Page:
Opening 21 Apr 2011
Twenty five years ago the Soviet Union faced a nuclear dilemma, Chernobyl, about which there have been a number of documentaries. One of the biggest problems was, and still is, lack of information. We know that hundred of thousands of people suffered and even died from radiation. Director and script writer Alexander Mindadze wanted to show the fate of human life as a result of this disaster. He portrays true stories of people who lived in the neighboring town of Pripyat. He wanted to expose the Big Lie by bring an authentic view from ghosts who lost their lives.
The film V Subbottu (Innocent Saturday) begins early on Saturday, April 26, 1986. A reactor tower at the Chernobyl power station exploded as a result of a flawed reactor design. Immediately, a façade of lies implies that everything is under control. No information was given out. It took more than 24 hours to evacuate Pripyat, a city of 50,000 people. A young man, Valery Kabysh (Anton Shagin), witnesses and understands the problem, but is unable to flee since his day-to-day life holds him back. It is a Saturday and people shop, children play, and life is carefree. Valery tries to escape with his girlfriend Vera (Svetlana Smirnaova-Marcinkevich) who can’t find her passport and breaks her shoe while running to catch the last train. In the end, she buys another shoe, they play in a band until late at night, and, despite his panic, he just carries on with his life. The images are surreal and, knowing that each second counts, it is hard to watch these innocent people being exposed to an invisible enemy, radiation, which will reduce their chances of survival.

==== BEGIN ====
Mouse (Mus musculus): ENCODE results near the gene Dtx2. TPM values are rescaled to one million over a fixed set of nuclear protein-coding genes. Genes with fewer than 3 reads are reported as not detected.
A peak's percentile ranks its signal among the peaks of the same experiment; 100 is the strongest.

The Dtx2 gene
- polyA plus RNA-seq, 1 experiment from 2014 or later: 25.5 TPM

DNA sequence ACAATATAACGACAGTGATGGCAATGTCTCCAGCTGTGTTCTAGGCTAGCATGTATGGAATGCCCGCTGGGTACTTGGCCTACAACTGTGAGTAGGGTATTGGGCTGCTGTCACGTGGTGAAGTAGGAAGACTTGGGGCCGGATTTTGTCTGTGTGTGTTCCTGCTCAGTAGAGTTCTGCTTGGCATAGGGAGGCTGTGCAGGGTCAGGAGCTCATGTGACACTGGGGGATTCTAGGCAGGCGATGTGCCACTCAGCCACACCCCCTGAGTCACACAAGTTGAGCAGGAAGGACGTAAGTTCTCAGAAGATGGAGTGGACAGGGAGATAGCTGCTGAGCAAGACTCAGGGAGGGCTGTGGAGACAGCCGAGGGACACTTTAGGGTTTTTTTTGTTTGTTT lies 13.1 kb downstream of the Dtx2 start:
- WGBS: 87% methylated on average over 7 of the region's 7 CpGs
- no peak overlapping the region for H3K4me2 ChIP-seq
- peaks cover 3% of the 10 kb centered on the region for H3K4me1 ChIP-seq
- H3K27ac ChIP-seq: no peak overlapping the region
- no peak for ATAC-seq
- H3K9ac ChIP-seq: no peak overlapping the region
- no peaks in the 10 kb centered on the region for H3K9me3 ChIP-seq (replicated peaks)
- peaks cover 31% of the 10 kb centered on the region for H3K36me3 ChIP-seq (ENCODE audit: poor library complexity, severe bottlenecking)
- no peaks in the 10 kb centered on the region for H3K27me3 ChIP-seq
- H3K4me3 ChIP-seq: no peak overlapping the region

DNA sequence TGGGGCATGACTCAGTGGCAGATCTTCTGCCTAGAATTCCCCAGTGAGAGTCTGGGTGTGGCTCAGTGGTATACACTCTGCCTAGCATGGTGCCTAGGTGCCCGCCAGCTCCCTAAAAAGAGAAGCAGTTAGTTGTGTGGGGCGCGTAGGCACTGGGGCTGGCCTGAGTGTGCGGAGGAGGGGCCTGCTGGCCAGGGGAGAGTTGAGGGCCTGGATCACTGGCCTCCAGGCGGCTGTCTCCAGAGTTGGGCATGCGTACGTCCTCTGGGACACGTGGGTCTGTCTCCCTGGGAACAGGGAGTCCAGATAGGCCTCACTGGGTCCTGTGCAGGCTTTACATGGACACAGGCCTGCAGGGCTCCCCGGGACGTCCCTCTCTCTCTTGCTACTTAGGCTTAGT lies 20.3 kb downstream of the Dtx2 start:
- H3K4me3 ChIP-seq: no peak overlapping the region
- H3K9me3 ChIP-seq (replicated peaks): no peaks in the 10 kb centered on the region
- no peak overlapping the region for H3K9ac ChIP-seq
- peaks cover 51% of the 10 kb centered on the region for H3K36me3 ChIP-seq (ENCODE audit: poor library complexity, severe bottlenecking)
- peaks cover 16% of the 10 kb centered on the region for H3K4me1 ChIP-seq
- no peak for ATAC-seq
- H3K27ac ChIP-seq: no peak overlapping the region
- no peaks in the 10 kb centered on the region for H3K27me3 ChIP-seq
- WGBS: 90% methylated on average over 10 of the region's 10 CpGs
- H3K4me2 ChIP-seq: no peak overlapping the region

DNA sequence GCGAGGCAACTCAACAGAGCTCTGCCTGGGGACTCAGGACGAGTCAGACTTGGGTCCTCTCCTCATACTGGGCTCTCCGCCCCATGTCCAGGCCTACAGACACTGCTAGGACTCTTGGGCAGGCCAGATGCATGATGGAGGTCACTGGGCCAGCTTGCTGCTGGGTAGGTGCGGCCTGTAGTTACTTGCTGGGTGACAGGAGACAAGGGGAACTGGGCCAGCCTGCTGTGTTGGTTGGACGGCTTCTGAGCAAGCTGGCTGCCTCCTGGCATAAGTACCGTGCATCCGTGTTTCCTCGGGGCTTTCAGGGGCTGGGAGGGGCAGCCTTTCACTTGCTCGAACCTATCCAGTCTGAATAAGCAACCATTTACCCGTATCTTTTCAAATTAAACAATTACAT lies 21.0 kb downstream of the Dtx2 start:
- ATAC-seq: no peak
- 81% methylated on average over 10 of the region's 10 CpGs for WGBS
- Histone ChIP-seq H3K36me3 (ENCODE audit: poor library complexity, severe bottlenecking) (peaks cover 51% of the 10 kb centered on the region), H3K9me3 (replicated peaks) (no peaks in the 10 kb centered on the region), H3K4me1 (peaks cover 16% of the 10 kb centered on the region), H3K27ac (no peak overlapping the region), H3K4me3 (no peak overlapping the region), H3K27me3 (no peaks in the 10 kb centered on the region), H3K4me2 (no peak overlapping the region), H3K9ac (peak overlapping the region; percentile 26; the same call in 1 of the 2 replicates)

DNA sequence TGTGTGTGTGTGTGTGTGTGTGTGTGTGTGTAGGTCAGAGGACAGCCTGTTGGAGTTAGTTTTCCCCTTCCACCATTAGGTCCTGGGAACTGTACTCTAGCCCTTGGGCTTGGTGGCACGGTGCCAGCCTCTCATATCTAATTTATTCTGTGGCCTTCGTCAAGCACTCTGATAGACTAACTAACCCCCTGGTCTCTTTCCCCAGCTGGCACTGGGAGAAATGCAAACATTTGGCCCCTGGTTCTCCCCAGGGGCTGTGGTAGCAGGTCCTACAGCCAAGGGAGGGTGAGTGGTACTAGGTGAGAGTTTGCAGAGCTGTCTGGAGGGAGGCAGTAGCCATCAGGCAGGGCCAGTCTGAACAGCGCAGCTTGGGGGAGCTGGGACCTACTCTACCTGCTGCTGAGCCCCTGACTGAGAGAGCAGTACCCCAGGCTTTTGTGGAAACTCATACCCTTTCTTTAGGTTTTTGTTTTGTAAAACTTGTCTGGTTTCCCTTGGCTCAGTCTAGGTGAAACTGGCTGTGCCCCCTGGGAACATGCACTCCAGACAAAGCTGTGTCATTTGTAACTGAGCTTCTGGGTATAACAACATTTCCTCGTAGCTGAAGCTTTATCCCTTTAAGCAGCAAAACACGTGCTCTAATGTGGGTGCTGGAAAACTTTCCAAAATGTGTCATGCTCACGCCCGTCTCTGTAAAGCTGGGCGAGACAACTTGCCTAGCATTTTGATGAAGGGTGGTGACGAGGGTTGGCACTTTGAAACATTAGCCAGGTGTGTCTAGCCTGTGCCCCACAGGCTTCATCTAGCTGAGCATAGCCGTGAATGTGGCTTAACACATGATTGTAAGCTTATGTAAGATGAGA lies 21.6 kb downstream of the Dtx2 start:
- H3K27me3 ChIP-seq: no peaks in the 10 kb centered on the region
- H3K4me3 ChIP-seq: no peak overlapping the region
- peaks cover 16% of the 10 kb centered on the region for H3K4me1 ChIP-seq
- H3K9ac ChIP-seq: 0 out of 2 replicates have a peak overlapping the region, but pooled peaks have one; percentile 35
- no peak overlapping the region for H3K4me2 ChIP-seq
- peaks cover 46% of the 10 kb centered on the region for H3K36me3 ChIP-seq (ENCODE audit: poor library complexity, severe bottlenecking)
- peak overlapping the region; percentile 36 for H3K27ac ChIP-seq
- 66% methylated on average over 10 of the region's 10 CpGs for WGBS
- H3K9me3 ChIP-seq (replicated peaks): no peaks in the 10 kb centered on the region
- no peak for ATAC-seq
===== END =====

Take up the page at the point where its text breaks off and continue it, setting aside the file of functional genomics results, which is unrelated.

Recently, I saw a documentary on “extreme tourism,” where tourists with their Geiger counters headed off to Pripyat, a sinister location still uninhabited. They were fascinated and enjoyed this macabre location, but lacked the compassion and understanding of the fate of those people who lived and died since that disaster occurred. It seems natural that the victims, in a state of shock, would continue their daily routines. But, in a wider sense, are we all not also still in a state of shock, moving forward through our everyday lives, not acknowledging that something terrible has happened and we need to change our paths? (Shelly Schoeneshoefer)